The Pearl Roundabout traffic circle in Manama became Bahrain’s own version of Tahrir Square. Protesters, mostly Shi’ite Muslims, set up camp and demanded reforms. Bahrain's minority Sunni government, with military help from neighboring nations, violently suppressed the uprising.

A crowd in Bahrain shouts anti-government statements at a funeral in April.
A crowd in Bahrain shouts anti-government statements at a funeral in April.

Today, many Bahrainis say they are afraid to use social media. Abdulnabi Alekry is chairman of the Bahrain Transparency Society. He says the government's use of social media to help identify opponents has pushed the country’s Sunnis and Shi’ites farther apart.

ABDULNABI ALEKRY: "It is causing a lot of damage to the national unity and it is causing even suspicion between people who work together or live together or are in the same society or club. It is a source of concern."

Al-Jazeera television recently showed how a Facebook page helped lead officials to a twenty-year-old Shi’ite woman. Visitors to the page were asked to identify her "and let the government take care of the rest." She was reportedly arrested and tortured.

Bahrain is not the only country said to be using social media to find government opponents. Syrian security forces have also been accused of using sites like Facebook and Twitter to identify activists.

And that's IN THE NEWS in VOA Special English. I'm Steve Ember.

___

Contributing: Henry Ridgwell and Phillip Walter Wellman

This forum has been closed.
Comments
     
There are no comments in this forum. Be first and add one

Learn with The News

  • UN General Assembly Vietnam

    Audio Vietnam Calling for End to US Arms Ban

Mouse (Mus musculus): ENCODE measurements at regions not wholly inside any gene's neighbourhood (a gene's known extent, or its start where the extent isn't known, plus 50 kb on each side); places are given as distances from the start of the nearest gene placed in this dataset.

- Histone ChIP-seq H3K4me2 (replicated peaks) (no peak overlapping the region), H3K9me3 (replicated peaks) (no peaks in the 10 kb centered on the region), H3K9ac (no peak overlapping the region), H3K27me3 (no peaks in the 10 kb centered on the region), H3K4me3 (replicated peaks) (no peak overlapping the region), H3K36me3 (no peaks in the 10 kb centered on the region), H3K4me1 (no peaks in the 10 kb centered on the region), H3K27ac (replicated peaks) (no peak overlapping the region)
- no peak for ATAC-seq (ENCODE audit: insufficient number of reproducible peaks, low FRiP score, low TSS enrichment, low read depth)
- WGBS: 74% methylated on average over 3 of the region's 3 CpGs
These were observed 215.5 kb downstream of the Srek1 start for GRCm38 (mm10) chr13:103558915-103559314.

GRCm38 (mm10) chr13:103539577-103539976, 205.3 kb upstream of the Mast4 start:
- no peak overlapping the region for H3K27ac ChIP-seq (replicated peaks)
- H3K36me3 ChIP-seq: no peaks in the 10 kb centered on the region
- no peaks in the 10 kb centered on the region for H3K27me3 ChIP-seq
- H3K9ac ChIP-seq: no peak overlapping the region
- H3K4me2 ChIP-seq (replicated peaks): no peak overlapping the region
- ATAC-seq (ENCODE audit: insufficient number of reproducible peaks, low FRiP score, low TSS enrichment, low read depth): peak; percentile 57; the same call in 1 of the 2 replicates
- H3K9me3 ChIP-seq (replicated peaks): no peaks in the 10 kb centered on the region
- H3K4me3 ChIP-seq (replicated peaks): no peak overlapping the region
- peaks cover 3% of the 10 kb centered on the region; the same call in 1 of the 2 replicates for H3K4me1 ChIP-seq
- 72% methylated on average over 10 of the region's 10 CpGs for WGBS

Deputy Prime Minister and Foreign Minister Pham Binh Minh spoke last week in New York City during his visit to the United Nations General Assembly. | As It Is More

  • Riot police use pepper spray against protesters after thousands of people block a main road to the financial central district outside the government headquarters in Hong Kong, Sept. 28, 2014.

    Audio Chinese Media React to Hong Kong Protests

    Protesters are demanding that China permit public nominations for the territory’s chief executive. Police used tear gas and pepper spray to force protesters off the streets. But many protesters refused to leave. More

  • Pro-democracy protesters flood the central financial district in Hong Kong, Sept. 29, 2014.

    Audio Pro-Democracy Protest Grows in Hong Kong

    Thousands of Hong Kong protesters have ignored government calls to leave the streets to permit the return of public transport services. Police clashed with the protestors overnight when they tried to end the unrest that had spread over the weekend. | In the News More

  • Bathing Cop

    Photogallery Great Photographs from the US Library of Congress

    iBook pictures come from “world’s greatest collection of photographs.” We talk with the editor who spent months looking at tens of thousands of photographs from which she had to choose just 730 to include in the book. | As It Is More

  • Artist conception of ISEE-3 in space.  (ISEE-3 Reboot Project)

    Video Citizen-Scientists Take Control of Old Satellite

    Former NASA engineer helps group get information from a satellite that was launched in the 1970s and had been silent for years; giving an old satellite a new mission. | As It Is More

Featured Stories

Practice Your Writing

Confessions of an English Learner BlogConfessions of an English Learner Blog

Tell us About Our Programs